The above-identified related application discloses a coupled level set projection method on a quadrilateral grid. In that invention, the velocity components and level set are located at cell centers while the pressure is at grid points. The Navier-Stokes equations are first solved in each time step without (considering the condition of incompressibility. Then, the obtained velocity is “projected” into a space of a divergence-free field. A Godunov upwind scheme on quadrilateral grids is used to evaluate the convection terms in the Navier-Stokes equations and the level set convection equation. A Taylor's expansion in time and space is done to obtain the edge velocities and level sets. Since the extrapolation can be done from the left and right hand sides for a vertical cell edge and can be done from the upper and lower sides for a horizontal edge, there are two extrapolated values at each cell edge (see equations (50)-(52) of the related application). Then, the Godunov upwind procedure is employed to decide which extrapolated value to take (see equations (53) and (54) of the related application). In the Godunov upwind procedure, a local Riemann problem is actually solved. For a Newtonian fluid, the local Riemann problem reduces to the one-dimensional Burger's equation, which has very simple solutions as given by equations (53) and (54) of the related application. So, basically, the local velocity direction decides which extrapolated value to use for a Newtonian fluid. However, if the fluid is not a Newtonian fluid, the local Riemann problem may not have simple solutions, and the Godunov upwind procedure would be very difficult to program as a result. The advantage of this kind of upwind scheme for advection terms is lower grid viscosity and higher numerical resolution. Its disadvantage is the increased code complexity needed to do the Taylor's extrapolation in both time and space and Godunov's upwind procedure.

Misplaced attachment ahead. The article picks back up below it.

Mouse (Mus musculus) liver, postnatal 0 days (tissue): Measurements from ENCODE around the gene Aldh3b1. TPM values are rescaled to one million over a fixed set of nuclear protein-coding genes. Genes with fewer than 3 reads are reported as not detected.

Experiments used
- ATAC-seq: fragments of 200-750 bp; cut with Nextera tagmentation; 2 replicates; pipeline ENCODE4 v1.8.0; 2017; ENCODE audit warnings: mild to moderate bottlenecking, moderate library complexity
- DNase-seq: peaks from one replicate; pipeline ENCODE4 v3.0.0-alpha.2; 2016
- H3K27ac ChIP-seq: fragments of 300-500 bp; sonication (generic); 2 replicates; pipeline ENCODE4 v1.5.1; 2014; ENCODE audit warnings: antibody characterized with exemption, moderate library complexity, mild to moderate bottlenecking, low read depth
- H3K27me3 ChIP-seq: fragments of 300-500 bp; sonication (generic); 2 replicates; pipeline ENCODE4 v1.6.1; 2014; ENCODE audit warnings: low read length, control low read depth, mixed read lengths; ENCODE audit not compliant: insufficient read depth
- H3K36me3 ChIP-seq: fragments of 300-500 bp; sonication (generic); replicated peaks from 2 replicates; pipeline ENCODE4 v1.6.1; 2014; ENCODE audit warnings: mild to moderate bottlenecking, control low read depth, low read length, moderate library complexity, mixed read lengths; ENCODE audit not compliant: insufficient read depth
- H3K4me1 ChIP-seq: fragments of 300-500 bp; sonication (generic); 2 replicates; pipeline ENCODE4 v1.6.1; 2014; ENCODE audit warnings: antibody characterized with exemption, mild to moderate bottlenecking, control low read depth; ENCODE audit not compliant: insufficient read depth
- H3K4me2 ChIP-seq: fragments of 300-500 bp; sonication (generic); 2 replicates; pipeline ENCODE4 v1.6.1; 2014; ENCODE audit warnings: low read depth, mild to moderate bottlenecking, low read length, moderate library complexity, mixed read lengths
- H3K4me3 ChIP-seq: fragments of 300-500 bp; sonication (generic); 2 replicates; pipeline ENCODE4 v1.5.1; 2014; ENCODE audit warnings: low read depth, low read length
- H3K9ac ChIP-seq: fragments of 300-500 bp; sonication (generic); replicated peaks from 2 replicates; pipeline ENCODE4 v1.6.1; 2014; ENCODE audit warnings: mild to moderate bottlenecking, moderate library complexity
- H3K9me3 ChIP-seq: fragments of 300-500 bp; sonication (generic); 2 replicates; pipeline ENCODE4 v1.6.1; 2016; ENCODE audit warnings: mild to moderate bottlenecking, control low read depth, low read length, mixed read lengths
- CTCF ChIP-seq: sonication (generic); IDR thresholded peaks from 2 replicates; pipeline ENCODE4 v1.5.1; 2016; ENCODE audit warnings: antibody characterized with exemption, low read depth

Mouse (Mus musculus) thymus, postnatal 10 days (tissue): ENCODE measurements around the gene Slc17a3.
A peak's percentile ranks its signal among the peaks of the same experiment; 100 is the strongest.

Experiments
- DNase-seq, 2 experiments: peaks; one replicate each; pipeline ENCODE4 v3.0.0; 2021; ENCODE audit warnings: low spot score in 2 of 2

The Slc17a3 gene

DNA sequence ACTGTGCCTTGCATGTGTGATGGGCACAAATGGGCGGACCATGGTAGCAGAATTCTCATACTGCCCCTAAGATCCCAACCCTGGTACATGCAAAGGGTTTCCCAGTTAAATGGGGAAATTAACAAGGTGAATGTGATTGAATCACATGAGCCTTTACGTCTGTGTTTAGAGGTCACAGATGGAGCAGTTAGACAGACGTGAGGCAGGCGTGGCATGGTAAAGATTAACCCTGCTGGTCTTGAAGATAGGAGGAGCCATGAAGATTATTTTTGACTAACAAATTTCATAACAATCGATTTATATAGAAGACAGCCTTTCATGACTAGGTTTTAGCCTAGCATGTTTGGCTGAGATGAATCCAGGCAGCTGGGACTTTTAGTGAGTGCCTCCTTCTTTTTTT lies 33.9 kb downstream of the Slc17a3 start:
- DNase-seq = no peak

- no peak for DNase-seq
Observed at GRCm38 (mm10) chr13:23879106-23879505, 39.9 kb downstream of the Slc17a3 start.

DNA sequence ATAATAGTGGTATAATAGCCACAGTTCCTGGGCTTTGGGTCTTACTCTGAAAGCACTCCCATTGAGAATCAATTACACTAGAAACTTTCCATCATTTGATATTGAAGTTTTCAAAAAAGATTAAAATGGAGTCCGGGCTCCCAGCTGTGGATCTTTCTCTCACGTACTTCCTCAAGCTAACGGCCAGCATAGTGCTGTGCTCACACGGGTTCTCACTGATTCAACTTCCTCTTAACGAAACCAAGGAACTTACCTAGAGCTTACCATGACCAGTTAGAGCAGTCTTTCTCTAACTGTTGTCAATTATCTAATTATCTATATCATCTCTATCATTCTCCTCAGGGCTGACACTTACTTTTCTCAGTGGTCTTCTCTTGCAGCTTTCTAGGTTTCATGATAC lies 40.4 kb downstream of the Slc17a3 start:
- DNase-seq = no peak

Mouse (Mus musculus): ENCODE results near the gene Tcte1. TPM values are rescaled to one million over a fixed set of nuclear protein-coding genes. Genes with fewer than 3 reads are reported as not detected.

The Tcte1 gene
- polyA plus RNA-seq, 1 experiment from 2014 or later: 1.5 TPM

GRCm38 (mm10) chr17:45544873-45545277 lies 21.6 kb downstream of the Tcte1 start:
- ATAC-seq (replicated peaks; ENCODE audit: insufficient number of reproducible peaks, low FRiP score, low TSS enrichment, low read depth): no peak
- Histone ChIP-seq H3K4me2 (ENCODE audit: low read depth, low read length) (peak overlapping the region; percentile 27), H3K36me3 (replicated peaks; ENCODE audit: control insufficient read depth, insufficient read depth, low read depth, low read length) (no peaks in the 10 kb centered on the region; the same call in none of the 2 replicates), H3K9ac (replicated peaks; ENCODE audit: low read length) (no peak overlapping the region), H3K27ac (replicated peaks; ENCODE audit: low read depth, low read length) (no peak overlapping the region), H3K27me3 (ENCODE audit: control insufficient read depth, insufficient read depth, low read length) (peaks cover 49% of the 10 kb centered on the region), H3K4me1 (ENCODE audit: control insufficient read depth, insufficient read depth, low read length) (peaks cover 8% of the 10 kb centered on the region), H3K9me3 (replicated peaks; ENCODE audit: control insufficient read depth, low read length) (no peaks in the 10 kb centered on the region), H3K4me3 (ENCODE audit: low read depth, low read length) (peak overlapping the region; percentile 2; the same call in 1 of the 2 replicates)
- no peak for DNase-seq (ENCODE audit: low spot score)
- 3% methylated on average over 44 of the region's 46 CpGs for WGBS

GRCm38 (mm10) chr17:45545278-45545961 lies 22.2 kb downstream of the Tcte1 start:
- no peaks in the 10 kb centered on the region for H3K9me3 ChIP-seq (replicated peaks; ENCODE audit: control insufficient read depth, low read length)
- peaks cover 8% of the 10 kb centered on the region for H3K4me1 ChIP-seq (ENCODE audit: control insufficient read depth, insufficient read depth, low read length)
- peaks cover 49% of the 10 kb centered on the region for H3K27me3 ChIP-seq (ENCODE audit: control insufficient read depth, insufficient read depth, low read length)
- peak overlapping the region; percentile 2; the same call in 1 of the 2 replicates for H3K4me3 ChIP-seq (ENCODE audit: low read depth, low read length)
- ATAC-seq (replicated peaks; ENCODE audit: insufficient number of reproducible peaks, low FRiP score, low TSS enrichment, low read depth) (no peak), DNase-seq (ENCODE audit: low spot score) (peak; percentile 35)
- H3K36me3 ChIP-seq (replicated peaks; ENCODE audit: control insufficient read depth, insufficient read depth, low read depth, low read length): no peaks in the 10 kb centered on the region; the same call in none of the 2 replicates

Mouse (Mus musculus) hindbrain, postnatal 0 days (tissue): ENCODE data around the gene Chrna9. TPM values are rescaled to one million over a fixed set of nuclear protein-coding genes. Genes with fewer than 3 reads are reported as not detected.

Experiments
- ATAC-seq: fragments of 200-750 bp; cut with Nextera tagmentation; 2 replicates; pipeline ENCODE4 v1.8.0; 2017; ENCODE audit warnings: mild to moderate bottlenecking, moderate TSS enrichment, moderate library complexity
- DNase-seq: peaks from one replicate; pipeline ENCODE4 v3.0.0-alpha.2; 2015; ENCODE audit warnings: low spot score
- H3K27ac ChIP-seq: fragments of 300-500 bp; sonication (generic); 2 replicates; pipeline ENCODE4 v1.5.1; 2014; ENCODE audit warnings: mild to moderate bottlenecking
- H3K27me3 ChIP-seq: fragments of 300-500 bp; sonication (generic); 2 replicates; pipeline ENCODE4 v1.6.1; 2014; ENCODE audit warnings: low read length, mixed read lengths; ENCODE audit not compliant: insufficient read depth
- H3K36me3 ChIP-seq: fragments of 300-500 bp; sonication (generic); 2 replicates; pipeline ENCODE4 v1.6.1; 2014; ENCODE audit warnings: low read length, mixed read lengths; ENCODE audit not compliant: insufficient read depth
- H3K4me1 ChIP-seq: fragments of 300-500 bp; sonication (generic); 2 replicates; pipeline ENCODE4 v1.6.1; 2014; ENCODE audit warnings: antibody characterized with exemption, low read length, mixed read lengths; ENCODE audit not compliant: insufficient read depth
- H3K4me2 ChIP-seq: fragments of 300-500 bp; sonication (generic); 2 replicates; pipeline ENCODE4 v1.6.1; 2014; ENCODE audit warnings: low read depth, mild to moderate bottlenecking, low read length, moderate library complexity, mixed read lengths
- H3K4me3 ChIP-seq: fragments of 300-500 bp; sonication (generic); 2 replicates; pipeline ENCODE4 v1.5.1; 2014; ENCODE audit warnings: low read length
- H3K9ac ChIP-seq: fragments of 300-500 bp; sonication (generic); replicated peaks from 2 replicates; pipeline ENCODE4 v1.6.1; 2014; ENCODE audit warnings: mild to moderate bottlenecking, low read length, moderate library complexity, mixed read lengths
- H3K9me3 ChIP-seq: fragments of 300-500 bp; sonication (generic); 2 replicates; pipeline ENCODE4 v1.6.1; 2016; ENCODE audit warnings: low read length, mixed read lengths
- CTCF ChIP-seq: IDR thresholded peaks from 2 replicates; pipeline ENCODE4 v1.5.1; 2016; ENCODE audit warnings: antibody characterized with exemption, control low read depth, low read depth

OBJECTS OF THE INVENTION